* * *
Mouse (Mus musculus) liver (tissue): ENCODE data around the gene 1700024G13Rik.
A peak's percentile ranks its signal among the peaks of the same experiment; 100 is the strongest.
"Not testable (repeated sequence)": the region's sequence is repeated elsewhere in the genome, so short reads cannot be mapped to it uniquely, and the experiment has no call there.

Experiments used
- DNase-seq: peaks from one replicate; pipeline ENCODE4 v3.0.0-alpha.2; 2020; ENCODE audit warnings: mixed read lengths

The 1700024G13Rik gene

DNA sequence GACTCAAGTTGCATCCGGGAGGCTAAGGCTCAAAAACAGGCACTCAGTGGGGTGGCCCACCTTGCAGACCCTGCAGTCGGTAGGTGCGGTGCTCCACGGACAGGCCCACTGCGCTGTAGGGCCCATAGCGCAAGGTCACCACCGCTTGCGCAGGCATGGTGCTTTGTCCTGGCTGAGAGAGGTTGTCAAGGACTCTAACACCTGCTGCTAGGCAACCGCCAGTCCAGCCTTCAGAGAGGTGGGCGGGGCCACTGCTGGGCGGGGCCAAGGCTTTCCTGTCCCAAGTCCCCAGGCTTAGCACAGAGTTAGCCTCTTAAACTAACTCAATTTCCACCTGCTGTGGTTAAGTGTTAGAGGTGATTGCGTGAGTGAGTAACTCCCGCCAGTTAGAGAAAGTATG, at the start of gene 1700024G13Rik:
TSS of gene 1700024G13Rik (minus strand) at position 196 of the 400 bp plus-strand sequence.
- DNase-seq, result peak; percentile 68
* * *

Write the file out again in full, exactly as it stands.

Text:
Mouse (Mus musculus) liver (tissue): ENCODE data around the gene 1700024G13Rik.
A peak's percentile ranks its signal among the peaks of the same experiment; 100 is the strongest.
"Not testable (repeated sequence)": the region's sequence is repeated elsewhere in the genome, so short reads cannot be mapped to it uniquely, and the experiment has no call there.

Experiments used
- DNase-seq: peaks from one replicate; pipeline ENCODE4 v3.0.0-alpha.2; 2020; ENCODE audit warnings: mixed read lengths

The 1700024G13Rik gene

DNA sequence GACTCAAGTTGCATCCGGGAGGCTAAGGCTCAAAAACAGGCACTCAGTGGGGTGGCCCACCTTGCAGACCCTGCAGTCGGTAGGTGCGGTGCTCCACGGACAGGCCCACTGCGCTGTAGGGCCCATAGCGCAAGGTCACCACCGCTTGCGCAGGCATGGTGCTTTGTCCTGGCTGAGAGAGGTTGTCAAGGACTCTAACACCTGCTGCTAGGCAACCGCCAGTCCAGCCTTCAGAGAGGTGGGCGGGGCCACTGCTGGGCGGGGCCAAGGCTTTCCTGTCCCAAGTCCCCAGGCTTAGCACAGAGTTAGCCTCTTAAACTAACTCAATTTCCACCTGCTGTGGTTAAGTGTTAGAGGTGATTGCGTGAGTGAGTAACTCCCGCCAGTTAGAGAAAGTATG, at the start of gene 1700024G13Rik:
TSS of gene 1700024G13Rik (minus strand) at position 196 of the 400 bp plus-strand sequence.
- DNase-seq, result peak; percentile 68